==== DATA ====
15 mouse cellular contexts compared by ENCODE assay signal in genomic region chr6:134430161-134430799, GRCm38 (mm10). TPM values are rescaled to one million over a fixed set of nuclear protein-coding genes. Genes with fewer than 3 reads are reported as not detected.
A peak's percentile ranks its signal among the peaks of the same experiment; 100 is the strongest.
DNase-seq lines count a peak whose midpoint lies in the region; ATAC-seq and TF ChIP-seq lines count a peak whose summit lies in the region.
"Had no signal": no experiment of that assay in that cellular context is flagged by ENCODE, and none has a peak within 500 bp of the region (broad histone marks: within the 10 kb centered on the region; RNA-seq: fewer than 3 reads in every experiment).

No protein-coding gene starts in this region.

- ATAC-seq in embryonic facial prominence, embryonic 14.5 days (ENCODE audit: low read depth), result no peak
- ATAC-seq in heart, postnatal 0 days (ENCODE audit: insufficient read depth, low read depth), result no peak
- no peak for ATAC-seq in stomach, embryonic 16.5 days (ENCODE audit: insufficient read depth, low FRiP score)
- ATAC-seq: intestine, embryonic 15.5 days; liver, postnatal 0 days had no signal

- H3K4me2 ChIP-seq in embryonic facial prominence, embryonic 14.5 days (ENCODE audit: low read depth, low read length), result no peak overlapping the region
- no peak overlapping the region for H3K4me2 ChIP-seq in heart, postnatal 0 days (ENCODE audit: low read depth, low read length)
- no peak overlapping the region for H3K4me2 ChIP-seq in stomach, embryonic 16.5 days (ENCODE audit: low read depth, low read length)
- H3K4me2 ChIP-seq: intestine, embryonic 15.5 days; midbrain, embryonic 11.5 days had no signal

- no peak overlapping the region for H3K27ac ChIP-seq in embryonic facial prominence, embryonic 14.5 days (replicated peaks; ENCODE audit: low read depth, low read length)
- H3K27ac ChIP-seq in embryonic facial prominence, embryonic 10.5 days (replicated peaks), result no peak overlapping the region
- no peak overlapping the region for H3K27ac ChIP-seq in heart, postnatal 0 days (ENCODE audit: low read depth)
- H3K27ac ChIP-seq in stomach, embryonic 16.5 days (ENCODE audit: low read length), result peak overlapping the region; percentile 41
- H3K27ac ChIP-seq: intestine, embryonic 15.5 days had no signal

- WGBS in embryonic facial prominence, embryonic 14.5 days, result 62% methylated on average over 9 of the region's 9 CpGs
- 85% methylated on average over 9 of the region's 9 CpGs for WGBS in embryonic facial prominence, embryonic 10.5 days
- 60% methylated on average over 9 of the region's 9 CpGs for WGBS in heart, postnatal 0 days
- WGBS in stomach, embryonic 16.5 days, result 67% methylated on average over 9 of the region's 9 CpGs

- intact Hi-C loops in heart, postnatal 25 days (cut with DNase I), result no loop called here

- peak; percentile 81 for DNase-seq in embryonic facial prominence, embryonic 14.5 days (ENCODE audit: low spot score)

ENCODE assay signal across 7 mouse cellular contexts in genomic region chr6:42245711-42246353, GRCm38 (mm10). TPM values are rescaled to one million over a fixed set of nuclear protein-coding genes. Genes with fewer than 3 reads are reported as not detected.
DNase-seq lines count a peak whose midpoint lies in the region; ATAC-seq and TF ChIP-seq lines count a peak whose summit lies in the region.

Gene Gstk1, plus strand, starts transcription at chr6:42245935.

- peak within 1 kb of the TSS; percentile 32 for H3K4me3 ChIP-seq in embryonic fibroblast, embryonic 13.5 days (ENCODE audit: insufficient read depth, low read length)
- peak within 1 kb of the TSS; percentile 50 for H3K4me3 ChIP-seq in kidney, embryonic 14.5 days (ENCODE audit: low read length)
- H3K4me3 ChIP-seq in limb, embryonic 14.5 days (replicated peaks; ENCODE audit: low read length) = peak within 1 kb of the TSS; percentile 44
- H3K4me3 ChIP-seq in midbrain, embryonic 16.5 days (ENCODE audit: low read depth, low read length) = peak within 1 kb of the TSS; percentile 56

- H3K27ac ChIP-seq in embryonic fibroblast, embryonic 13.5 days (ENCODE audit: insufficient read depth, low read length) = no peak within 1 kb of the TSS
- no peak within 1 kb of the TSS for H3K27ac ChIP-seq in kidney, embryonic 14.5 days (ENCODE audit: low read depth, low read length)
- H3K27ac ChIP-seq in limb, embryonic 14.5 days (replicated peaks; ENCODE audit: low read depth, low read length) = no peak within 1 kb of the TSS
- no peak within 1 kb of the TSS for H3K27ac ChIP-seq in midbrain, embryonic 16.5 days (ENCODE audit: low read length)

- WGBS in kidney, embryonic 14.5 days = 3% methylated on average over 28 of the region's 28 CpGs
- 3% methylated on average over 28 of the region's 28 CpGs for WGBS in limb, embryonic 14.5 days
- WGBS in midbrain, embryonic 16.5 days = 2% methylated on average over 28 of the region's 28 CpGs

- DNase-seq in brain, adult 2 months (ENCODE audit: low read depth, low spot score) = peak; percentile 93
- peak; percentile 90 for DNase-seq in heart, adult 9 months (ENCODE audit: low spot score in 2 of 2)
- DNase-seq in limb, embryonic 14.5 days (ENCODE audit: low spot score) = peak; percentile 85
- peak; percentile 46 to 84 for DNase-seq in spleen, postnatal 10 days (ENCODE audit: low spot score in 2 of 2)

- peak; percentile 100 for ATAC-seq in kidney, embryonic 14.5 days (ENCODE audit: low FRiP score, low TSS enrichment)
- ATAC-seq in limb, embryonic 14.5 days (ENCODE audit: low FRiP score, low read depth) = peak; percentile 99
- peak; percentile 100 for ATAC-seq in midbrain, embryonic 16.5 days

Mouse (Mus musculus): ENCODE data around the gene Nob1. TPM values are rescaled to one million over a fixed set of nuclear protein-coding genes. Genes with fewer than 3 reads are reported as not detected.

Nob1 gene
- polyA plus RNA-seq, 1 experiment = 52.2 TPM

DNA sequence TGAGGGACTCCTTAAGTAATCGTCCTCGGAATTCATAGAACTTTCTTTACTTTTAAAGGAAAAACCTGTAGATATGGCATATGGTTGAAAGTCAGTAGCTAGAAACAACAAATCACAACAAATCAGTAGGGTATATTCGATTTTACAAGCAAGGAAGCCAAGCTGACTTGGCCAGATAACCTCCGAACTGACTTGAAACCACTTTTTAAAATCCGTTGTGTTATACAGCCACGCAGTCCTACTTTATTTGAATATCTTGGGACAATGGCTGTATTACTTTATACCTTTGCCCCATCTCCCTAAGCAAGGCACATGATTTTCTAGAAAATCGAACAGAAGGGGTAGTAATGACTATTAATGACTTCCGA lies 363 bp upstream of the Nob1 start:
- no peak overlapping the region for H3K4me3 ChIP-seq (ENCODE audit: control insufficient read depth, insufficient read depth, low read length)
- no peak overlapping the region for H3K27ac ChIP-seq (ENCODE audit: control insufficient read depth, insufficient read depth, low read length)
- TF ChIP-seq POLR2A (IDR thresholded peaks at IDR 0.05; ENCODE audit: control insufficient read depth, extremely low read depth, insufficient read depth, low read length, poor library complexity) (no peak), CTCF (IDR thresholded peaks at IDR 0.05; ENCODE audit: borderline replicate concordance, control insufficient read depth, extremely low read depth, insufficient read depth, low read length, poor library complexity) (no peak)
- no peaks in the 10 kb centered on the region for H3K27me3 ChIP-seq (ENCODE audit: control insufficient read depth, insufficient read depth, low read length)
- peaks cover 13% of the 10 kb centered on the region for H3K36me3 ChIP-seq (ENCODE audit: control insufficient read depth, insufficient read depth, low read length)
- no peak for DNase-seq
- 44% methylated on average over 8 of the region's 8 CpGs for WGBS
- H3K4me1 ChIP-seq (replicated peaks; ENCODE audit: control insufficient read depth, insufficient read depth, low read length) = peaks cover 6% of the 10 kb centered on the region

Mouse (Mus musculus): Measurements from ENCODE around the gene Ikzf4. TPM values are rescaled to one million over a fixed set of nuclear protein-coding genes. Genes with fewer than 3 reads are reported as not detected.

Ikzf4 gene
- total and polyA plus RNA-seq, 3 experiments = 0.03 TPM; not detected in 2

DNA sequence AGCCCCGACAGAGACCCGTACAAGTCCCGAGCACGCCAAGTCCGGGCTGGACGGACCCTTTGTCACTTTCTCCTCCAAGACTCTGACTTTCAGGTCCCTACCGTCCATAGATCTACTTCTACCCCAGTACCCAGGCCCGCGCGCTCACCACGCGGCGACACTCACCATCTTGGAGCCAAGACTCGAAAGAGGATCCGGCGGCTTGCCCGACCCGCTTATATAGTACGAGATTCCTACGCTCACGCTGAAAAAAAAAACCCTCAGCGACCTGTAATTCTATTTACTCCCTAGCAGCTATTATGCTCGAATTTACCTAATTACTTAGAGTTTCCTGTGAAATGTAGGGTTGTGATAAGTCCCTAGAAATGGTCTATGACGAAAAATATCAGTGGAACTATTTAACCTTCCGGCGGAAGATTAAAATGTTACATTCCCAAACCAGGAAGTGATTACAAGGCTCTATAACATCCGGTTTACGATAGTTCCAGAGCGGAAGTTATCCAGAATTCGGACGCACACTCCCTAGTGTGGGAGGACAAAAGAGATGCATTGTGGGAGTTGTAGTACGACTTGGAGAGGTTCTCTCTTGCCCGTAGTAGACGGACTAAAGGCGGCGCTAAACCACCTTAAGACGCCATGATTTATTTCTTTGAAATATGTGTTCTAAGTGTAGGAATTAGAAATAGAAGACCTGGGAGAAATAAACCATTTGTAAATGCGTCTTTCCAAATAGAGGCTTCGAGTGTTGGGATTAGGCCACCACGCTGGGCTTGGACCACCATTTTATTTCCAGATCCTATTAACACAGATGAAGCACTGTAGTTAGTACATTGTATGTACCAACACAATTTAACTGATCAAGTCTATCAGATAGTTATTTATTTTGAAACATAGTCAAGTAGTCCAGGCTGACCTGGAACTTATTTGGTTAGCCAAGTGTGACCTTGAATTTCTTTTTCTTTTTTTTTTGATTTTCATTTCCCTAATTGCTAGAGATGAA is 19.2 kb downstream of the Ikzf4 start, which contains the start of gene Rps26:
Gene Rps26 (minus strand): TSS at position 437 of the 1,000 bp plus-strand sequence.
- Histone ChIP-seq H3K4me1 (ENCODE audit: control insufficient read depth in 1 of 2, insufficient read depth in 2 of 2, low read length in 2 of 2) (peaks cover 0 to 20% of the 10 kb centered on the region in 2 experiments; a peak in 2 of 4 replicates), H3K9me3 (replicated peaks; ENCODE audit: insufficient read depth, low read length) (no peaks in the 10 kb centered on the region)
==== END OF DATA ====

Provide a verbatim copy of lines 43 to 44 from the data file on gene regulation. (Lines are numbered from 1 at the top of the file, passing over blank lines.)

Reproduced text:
- peak; percentile 100 for ATAC-seq in kidney, embryonic 14.5 days (ENCODE audit: low FRiP score, low TSS enrichment)
- ATAC-seq in limb, embryonic 14.5 days (ENCODE audit: low FRiP score, low read depth) = peak; percentile 99